It’s possible that Weld could simply be angling for a spot in a future Clinton administration — he was nominated to be former president Bill Clinton's ambassador to Mexico — but there’s something more to it than that. Libertarianism is undergoing its own split as moderate Republicans fleeing their party in disgust are dislodging the cranks and racists who previously had coalesced around Ron Paul but now are gravitating toward Trump and the alt-right.
But even laissez-faire economics, the core of the "liberty" political program, are also coming under challenge as well as evidenced by the recent creation of two offshoots that have taken root from libertarianism’s largest policy organizations, the Cato Institute and the Heartland Institute. These two groups, the Niskanen Center and the R Street Institute respectively, have been promoting a form of libertarianism that's more focused on competence and choice rather than the right's long-desired goal to drown the government in the bathtub.
Walter Olson, one of Cato’s less doctrinaire scholars, summed up the dynamic of this new form of libertarianism in an August piece for Reason magazine:
In one communication after another, the Johnson-Weld campaign strikes a theme seldom associated with past libertarian campaigns in the US: moderation. It is the "sane" choice, the "responsible" and "adult" ticket, the ones happy to work with the best people and ideas from both parties, campaigning not on fear and anger but on a positive message of problem-solving. A recent Johnson video contrasts a bickering, shouty Trump and Clinton with the cool-and-collected libertarian alternative.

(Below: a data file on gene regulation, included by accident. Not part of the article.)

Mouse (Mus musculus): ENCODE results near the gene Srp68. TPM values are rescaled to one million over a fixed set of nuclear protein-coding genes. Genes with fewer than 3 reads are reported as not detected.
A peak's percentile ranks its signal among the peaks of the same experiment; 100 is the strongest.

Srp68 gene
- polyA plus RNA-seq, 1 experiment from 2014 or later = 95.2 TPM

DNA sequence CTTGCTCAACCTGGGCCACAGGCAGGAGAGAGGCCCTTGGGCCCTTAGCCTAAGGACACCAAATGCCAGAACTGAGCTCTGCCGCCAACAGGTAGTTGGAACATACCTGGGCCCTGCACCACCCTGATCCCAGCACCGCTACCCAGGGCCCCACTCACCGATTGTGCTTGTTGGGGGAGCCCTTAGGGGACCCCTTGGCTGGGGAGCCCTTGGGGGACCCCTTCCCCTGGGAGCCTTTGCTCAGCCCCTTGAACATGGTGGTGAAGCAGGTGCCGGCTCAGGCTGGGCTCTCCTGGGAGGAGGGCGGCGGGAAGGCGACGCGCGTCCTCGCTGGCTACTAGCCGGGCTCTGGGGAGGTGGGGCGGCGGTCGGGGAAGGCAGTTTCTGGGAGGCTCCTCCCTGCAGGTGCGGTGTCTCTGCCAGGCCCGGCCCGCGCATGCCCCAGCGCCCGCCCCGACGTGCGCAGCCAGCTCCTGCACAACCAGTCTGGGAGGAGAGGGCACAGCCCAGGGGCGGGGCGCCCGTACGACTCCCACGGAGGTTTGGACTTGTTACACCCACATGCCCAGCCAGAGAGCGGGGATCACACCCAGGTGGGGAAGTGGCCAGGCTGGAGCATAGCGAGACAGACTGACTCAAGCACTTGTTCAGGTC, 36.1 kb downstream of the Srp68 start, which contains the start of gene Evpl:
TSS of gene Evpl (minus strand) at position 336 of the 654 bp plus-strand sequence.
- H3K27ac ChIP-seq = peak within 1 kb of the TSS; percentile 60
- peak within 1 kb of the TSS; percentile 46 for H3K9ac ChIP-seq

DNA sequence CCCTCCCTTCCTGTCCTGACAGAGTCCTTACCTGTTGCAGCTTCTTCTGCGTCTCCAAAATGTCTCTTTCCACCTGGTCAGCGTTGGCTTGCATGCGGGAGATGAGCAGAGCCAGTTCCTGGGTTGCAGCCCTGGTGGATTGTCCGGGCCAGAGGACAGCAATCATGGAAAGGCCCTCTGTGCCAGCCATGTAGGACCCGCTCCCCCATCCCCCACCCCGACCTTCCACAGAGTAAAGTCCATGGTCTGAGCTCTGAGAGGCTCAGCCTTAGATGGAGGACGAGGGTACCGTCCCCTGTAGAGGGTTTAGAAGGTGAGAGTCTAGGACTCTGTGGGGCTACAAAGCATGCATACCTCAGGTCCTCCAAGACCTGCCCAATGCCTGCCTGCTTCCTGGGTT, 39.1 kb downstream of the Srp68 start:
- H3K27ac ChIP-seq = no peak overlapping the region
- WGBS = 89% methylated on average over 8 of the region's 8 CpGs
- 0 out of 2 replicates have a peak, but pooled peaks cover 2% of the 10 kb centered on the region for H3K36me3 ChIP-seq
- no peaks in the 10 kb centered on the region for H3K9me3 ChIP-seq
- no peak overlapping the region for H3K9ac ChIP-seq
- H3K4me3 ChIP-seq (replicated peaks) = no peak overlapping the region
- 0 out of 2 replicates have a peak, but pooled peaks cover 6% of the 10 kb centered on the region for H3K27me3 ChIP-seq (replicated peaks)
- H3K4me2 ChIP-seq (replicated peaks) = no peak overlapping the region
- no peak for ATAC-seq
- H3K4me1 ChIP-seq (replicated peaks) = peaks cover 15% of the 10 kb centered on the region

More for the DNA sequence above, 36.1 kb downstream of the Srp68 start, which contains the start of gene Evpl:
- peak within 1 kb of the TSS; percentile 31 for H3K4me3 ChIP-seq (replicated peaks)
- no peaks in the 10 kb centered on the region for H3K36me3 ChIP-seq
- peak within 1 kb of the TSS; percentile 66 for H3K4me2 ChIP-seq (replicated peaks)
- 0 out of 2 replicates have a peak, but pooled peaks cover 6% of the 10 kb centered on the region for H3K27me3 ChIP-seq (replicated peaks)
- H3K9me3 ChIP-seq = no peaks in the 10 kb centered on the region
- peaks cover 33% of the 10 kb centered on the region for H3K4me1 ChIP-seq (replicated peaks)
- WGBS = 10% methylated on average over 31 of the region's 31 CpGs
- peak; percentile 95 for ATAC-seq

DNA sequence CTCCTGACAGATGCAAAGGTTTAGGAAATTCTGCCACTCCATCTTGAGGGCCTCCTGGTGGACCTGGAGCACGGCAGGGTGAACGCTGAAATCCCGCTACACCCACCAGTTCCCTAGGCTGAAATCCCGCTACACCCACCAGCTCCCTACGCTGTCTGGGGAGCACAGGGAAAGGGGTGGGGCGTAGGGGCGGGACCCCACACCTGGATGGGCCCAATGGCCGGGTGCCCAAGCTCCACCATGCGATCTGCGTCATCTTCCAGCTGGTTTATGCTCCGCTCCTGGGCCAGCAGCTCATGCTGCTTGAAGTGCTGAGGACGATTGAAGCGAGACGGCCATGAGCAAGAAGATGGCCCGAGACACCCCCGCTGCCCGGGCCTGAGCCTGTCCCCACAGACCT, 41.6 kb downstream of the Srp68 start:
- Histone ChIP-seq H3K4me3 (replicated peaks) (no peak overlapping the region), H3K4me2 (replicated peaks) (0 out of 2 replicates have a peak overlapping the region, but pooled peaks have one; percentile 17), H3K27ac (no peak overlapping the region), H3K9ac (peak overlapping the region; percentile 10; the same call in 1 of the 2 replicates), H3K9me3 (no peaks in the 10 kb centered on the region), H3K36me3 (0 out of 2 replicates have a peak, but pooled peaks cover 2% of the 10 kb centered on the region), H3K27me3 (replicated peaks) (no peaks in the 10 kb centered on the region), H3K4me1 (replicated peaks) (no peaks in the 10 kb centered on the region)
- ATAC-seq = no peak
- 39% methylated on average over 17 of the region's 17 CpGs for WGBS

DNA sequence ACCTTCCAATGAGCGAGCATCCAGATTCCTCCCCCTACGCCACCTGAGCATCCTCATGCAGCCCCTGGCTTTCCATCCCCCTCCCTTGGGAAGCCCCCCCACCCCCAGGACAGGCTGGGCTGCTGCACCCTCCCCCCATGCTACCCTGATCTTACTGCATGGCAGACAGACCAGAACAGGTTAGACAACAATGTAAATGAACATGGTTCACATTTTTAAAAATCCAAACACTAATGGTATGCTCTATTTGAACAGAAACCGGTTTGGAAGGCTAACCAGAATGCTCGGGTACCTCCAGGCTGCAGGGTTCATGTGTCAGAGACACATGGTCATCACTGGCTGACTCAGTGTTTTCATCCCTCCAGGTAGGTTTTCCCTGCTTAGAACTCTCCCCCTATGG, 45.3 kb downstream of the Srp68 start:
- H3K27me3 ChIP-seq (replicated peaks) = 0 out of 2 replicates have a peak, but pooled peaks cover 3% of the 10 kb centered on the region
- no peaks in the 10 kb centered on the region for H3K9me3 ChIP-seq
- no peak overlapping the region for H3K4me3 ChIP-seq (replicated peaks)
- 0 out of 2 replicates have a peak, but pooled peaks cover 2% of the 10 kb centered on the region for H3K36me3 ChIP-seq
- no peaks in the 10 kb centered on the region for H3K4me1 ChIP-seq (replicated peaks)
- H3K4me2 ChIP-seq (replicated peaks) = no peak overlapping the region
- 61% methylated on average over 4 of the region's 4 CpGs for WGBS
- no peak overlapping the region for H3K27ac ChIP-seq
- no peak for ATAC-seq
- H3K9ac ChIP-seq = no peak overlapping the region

As a more or less lifelong libertarian I'm still getting used to the idea of its being the middle position in an election, the oasis of sanity, the haven from extremism. But win or lose, I don't think this campaign will be the last of what I've come to call libertarian centrism. That position has a logic of its own, as well as a considerable historical pedigree.
And he further added:
In Europe liberal parties, often seen as the nearest analogue of libertarian, are often perceived in just this way as occupying centrist/middle positions between labor or revolutionary parties on the left and blood-and-soil or religious parties on the right. European liberal tendencies vary but often they're secular, business oriented, pro-trade, modern, internationalist but not militarist, and interested in meliorist reform rather than street politics or national crusades. Sound familiar?
So on general principle we shouldn't assume that if you squeeze the libertarians out of the GOP coalition, they'll pop out on the far right. (Or far left.) They might pop out in the center instead, as Bill Weld clearly has and Gary Johnson shows signs of doing as well.
As the Republican Party and conventional conservatism continue tearing themselves apart in the bubble of right-wing media, it’s starting to seem possible that the people who would actually rather accomplish something may be opting out completely. The Democratic Party will soon have a lot more members and if Weld has his way, so will the Libertarians.